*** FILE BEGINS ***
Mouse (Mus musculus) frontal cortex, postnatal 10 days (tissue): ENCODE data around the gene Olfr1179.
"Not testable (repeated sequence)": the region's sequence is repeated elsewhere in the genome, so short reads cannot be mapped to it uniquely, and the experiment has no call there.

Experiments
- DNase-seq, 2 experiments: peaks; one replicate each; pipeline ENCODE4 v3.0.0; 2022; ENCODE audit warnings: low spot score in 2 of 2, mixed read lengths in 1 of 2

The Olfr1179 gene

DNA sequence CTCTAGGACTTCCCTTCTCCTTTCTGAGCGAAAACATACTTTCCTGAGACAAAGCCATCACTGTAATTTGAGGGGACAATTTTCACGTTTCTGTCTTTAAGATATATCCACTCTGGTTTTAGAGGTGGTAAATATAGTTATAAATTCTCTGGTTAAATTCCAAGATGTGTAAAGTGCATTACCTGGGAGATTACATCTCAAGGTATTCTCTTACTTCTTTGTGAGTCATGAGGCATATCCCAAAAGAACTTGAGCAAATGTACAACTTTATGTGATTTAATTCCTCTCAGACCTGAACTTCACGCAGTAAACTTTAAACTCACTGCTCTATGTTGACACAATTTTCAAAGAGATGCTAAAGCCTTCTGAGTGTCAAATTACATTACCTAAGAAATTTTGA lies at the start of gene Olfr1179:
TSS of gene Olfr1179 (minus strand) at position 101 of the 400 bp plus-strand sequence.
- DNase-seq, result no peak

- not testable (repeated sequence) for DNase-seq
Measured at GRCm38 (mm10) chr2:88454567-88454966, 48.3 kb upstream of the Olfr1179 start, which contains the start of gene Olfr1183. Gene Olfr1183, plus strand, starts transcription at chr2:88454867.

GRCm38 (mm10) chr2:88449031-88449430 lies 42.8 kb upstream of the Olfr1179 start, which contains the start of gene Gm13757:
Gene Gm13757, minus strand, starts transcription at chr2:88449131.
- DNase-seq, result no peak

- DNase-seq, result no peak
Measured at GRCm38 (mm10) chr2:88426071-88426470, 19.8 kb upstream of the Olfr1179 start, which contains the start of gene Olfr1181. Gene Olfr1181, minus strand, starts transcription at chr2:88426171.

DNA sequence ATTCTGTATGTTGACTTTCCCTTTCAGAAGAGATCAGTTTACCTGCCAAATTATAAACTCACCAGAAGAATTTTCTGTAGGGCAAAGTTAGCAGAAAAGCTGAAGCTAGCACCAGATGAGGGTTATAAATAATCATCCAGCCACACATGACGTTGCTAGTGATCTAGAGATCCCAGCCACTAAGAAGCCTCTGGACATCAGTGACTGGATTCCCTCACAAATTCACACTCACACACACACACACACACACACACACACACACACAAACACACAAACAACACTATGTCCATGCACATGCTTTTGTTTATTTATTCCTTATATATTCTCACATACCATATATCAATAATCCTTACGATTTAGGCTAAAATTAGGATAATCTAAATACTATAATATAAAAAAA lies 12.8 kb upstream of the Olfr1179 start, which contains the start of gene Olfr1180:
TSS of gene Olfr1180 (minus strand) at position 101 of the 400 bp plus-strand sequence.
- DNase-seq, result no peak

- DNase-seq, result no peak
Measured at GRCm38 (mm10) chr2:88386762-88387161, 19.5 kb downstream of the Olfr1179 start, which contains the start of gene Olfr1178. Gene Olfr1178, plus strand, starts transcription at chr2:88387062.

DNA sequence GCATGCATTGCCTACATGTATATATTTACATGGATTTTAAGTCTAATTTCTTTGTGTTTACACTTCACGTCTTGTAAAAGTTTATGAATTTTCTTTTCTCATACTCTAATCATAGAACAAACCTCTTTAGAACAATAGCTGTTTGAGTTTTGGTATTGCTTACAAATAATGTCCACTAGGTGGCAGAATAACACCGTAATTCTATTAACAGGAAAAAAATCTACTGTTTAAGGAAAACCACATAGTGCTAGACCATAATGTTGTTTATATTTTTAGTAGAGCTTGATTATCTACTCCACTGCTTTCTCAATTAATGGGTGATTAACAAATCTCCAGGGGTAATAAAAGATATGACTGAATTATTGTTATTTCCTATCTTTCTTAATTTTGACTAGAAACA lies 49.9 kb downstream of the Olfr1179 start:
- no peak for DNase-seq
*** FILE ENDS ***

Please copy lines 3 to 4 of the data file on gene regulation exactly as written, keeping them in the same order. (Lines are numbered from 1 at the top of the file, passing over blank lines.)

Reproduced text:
Experiments
- DNase-seq, 2 experiments: peaks; one replicate each; pipeline ENCODE4 v3.0.0; 2022; ENCODE audit warnings: low spot score in 2 of 2, mixed read lengths in 1 of 2